Have you ever searched on a website and been frustrated that you couldn’t find the right shade of those teal curtains? Well, if you’ve been online in recent years you’ll have noticed a new way to search on websites: searching by color. Searching by color is a phenomenon taking over the digital landscape. It’s hot. It’s specific (I want to buy that short-sleeve polo in Pantone color 319 uncoated!), and it’s here to stay (for now). Maybe the people of Pantone (which ironically has a very sterile color search on their website) have finally convinced the world that there is more to color than Mr. Roy G Biv.
This method of allowing the user to search and filter by color has been adopted by Google, Etsy, Flickr (well, not directly), Fab.com, and pretty much every e-commerce store that has an online presence. The Smithsonian’s design museum, the Cooper-Hewitt, has joined the club by allowing the user to browse its digitized collection by color. Even when it’s not blatantly stated as “color shopping” (Did I just make that phrase up?), it’s there. Just take a look at this mailer I got from Fab yesterday.
Even Apple is jumping on the color band-wagon. With the latest software release (10.9) of the Mac operating system comes an update to the color labels in finder. As TheVerge.com says, “The oft-ignored color labels for files have been rebranded as tags, allowing users to view all files or documents within an assigned category. There are six tag colors, and users can write their own labels — with text or emoji.” I agree that color tags have a long way to go before I will consider reorganizing all of my files around them, but in the meantime, this is a nod to the importance color can play in information design.
Color is a lens through which people view yourself, your company and what you’re “selling”
I’m geekin’ out – color fun!
Looking for inspiration? Designspiration, one of my personal favorites, has a lovely multi-color search function.
Color Palette-ing made easy
Consumers can not only shop and search by color now, they can create and share their own color palettes. Get in on the color fun at sites such as ColorLovers, Adobe’s Kuler, and Color Scheme Designer.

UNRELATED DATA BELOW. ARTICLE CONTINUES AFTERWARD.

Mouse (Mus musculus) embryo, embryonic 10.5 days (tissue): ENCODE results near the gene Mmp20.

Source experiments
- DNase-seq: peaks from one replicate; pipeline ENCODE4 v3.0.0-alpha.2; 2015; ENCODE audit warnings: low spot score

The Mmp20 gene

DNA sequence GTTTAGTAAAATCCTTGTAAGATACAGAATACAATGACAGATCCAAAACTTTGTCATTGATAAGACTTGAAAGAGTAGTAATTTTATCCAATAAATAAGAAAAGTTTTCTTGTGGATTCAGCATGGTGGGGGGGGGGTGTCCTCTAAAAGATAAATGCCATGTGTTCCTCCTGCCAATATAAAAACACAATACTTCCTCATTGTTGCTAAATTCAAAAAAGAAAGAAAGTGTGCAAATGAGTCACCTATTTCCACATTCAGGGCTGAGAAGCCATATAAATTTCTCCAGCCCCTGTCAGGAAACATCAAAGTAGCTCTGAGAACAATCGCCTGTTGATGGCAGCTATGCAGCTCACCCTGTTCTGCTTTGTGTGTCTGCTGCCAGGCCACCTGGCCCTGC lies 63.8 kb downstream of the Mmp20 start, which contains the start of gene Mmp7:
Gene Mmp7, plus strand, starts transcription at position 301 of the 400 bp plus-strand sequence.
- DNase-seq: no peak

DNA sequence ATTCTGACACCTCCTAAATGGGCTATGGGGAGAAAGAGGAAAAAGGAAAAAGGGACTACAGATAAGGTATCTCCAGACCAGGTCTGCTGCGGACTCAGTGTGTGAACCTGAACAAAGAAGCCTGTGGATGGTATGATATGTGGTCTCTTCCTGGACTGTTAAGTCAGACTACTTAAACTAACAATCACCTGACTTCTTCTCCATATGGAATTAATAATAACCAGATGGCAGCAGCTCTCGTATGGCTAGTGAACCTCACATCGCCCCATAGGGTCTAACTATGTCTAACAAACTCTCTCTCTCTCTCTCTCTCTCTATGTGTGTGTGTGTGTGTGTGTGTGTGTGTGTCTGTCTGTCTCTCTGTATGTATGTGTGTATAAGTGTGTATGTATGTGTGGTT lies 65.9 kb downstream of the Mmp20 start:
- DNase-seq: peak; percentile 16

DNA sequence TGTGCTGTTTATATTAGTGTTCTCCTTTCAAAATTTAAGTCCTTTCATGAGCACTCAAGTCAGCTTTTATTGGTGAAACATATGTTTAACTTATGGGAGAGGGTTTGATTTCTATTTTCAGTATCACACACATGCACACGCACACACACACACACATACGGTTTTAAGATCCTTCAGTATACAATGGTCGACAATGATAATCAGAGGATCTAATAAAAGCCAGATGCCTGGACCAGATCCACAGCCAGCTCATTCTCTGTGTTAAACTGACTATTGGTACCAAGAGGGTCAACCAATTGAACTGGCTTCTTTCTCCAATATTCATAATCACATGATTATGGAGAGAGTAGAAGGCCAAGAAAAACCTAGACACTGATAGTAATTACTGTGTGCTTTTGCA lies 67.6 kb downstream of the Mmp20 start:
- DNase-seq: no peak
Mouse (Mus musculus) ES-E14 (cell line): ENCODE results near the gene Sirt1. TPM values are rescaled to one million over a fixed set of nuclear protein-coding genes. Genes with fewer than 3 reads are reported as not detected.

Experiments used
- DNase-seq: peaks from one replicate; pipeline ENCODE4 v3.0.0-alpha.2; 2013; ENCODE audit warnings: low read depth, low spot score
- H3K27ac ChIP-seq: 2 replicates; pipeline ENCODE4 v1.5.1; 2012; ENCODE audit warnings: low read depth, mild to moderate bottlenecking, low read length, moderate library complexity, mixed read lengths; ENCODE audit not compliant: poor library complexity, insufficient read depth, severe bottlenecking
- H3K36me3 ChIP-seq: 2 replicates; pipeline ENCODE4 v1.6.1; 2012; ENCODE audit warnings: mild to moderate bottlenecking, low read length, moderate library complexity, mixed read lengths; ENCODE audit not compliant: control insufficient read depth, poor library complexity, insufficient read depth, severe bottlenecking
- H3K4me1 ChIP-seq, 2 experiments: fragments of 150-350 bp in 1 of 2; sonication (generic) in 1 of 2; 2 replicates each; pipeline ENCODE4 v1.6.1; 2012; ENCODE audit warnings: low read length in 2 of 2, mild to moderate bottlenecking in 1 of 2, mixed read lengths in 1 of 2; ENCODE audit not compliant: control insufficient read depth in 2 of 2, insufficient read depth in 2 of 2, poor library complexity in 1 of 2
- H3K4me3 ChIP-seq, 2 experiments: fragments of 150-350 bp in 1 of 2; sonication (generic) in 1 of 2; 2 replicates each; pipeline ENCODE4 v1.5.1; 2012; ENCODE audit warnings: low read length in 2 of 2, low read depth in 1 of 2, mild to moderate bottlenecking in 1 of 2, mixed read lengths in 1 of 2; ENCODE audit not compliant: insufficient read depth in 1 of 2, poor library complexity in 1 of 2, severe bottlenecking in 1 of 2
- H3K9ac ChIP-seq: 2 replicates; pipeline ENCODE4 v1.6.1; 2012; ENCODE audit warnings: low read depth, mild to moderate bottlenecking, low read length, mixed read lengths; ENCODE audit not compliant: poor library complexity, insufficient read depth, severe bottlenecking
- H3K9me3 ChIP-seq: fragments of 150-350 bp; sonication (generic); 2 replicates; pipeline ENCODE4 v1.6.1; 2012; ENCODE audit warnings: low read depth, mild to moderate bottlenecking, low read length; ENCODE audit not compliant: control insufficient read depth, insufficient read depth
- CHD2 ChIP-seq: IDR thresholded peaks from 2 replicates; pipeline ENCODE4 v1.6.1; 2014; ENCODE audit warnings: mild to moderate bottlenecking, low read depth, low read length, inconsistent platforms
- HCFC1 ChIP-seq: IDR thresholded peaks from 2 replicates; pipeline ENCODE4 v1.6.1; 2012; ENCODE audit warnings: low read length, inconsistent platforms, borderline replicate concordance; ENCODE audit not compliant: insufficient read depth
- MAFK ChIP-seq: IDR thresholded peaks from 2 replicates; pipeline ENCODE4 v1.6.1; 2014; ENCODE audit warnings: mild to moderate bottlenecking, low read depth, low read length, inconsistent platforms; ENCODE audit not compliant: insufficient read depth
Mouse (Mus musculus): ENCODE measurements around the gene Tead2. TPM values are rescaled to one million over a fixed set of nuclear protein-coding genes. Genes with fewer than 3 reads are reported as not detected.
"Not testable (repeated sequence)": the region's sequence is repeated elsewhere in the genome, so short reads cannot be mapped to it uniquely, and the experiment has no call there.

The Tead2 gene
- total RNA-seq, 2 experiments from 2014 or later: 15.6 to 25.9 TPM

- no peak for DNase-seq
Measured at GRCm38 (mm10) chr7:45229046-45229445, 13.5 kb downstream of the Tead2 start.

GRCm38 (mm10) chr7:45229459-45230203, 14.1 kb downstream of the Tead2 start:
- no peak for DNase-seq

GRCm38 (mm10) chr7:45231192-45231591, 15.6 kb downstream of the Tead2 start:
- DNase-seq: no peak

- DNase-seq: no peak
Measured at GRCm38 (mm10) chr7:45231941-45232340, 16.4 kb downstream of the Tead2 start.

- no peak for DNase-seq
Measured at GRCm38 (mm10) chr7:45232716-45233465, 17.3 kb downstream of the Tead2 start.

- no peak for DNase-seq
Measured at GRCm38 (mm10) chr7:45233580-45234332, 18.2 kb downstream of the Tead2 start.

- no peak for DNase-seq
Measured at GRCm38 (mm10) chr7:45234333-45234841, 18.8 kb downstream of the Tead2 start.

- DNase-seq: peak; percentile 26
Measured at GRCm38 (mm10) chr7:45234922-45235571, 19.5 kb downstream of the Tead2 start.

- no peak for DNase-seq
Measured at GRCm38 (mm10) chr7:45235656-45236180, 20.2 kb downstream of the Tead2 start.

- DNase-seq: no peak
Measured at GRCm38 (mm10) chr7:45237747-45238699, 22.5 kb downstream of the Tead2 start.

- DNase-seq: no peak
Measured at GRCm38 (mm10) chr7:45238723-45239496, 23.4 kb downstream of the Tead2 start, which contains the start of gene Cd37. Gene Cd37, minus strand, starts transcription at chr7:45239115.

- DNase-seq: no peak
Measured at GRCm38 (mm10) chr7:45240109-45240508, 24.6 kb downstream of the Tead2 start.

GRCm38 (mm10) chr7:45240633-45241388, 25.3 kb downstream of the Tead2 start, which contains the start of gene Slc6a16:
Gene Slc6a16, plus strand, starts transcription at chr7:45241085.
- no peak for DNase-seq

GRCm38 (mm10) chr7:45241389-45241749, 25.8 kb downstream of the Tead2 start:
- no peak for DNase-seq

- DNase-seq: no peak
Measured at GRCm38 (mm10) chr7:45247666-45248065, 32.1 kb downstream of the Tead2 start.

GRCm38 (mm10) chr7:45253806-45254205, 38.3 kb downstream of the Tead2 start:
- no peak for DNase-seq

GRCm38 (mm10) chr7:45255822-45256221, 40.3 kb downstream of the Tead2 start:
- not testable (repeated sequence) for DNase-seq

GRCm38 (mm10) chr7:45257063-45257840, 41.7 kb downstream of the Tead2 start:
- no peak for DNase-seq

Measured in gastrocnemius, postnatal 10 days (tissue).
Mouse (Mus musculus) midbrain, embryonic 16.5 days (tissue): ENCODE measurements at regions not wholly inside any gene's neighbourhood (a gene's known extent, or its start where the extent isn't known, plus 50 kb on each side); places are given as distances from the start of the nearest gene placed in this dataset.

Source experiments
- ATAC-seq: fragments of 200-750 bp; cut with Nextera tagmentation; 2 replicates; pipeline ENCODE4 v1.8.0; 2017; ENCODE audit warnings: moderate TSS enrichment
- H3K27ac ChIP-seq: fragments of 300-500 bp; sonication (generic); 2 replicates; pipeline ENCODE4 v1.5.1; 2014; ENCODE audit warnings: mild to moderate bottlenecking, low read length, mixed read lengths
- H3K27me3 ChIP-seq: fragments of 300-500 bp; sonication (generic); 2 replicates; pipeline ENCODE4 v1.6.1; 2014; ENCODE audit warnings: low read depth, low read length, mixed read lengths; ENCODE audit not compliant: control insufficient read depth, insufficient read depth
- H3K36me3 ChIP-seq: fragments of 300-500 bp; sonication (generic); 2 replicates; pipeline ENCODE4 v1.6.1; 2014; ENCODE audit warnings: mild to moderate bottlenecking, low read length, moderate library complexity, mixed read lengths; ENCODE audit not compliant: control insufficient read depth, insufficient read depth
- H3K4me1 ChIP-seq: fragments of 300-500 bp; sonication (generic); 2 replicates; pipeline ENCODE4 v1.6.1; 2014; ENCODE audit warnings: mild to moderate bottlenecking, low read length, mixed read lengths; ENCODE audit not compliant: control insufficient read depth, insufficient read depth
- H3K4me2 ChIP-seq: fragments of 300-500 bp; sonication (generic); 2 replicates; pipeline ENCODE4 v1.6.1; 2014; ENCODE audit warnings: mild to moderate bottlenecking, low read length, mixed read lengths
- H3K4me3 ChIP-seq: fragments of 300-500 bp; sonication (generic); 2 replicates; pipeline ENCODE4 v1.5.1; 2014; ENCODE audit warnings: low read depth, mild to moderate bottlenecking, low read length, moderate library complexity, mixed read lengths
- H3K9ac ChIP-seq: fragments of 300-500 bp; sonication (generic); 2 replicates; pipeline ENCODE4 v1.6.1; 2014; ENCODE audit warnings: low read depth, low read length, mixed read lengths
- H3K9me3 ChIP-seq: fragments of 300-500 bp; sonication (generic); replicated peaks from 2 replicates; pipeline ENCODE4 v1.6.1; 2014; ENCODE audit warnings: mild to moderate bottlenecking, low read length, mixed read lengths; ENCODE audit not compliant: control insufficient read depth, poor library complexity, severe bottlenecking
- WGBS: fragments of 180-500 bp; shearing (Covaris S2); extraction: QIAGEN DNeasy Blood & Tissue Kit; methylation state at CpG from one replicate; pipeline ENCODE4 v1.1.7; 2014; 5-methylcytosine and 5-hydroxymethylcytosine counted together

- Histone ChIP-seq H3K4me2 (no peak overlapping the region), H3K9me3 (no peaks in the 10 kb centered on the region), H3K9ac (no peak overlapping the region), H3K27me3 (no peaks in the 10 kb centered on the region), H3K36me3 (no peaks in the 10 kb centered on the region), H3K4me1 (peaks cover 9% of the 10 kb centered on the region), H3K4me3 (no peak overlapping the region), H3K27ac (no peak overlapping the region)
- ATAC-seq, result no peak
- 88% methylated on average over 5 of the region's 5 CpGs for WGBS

Test your eye
There’s even color game websites where you can test your visual accuracy, match a color, and even play the ol’ childhood favorite Mastermind. Beware: these games are not for the faint of eye.
Why should you care?
While I could wax eloquent about the intricacies of color theory, I’ll get down to brass tacks. Color matters, and it plays a strong part in your brand – this is true even if you don’t have an e-commerce site. It is a lens through which people view yourself, your company and what you’re “selling” (be that marketing advice, building wells in Africa, or squirrel suspenders). I’m not saying that you have to immediately go and redesign your website giving users the power to change your website’s colors (there are browser plugin-ins for that). I don’t even think that is a wise idea. What I am saying is that color is relevantkool and it is in the everyday fabric of our lives. People are paying attention to color now more than ever – so you should too.
Have you seen any websites that use color searching in a unique way? We’d love to hear about them in the comments below. Do you think your website could benefit by adding color searching functionality? Shoot us an email and tell us about it! In the meantime, read our related article about color use in social media buttons and why it’s a good idea to downplay them.